SHIPS POWER EQUIPMENT CORPORATION v. SAN DIEGO COUNTY

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District Court of Appeal, Fourth District, California.

SHIPS & POWER EQUIPMENT CORPORATION v. SAN DIEGO COUNTY.

Civ. 3952.

Decided: September 02, 1949

Charles B. DeLong, San Diego, for appellant. James Don Keller, District Attorney, Carroll H. Smith, Chief Trial Deputy, Robert G. Berrey, Deputy District Attorney, San Diego, for respondent.

This action involves the validity of a personal property tax levied for the year 1947–48 upon certain ships moored in San Diego harbor. The plaintiff paid the tax under protest and brought this action to recover the amount paid.

The cause was heard upon an agreed statement of facts. The plaintiff is a New Jersey corporation, and none of its officers reside in California. On December 4, 1946, it purchased from the United States Nevy thirty-three seagoing vessels, being L. C. I. landing craft constructed for Navy use in transporting infantry troops in assault landings. On January 16, 1947, it purchased from the Navy a seagoing P. C. vessel constructed for use in patroling the seas. On February 15, 1947, it purchased from the Navy two L. S. M. landing craft, constructed for use in transporting troops and equipment in assault landings. All of these vessels had been thus used by the Navy during World War II. Each of said vessels was over 50 tons net burden, but none of them had ever been registered at any port in this state or engaged in the transporting of freight or passengers, or engaged in trade or commerce. None of them had at any time been registered or documented or enrolled, or licensed, or awarded a number by the United States or by any other country or jurisdiction.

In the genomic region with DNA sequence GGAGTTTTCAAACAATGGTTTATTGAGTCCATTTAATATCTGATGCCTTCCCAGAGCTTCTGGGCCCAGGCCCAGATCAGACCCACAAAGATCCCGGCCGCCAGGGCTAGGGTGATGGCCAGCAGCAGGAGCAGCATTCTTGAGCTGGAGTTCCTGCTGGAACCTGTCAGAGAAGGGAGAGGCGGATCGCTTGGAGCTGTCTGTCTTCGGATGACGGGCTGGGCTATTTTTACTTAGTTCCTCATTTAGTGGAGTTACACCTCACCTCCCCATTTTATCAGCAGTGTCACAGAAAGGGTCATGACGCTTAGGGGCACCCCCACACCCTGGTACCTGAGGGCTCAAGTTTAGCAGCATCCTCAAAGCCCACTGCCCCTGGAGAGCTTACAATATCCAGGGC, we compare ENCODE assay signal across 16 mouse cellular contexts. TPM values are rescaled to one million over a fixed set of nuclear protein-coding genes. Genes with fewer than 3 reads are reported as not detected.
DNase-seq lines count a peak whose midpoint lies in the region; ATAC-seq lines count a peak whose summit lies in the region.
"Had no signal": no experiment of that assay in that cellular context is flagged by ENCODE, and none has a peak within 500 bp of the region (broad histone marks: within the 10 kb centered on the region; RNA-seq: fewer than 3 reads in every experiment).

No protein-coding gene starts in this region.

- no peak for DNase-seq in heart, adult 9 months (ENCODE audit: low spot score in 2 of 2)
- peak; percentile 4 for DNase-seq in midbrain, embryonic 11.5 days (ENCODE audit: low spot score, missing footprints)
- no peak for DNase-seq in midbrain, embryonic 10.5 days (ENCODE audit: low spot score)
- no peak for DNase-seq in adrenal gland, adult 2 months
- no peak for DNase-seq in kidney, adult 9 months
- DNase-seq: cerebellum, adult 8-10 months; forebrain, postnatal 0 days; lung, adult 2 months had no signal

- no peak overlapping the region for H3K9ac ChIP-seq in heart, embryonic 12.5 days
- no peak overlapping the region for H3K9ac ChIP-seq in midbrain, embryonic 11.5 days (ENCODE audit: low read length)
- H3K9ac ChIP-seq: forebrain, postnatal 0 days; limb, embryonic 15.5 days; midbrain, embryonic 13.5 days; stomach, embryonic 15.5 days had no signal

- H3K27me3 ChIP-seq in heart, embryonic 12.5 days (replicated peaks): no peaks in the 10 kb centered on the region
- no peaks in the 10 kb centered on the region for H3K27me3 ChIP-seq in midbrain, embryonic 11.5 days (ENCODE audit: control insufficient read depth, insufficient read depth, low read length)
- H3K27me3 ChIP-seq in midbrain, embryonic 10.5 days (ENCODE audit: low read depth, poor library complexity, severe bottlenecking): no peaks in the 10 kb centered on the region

The dates when these vessels were decommissioned do not appear, but they had all been decommissioned at San Diego harbor on or prior to March 25, 1946. They remained moored in that harbor at least until July 6, 1948, the date of the stipulation. During said time they were capable of being recommissioned and of operating on the high seas.

On March 3, 1947, the county assessor assessed a tax of $2486.02 upon said vessels, which the plaintiff paid under protest and under a threat that otherwise the vessels would be seized and sold. None of said vessels had been assessed or taxed in New Jersey, or in any other state or jurisdiction. The vessels are still owned by the plaintiff and have not been sold or otherwise disposed of.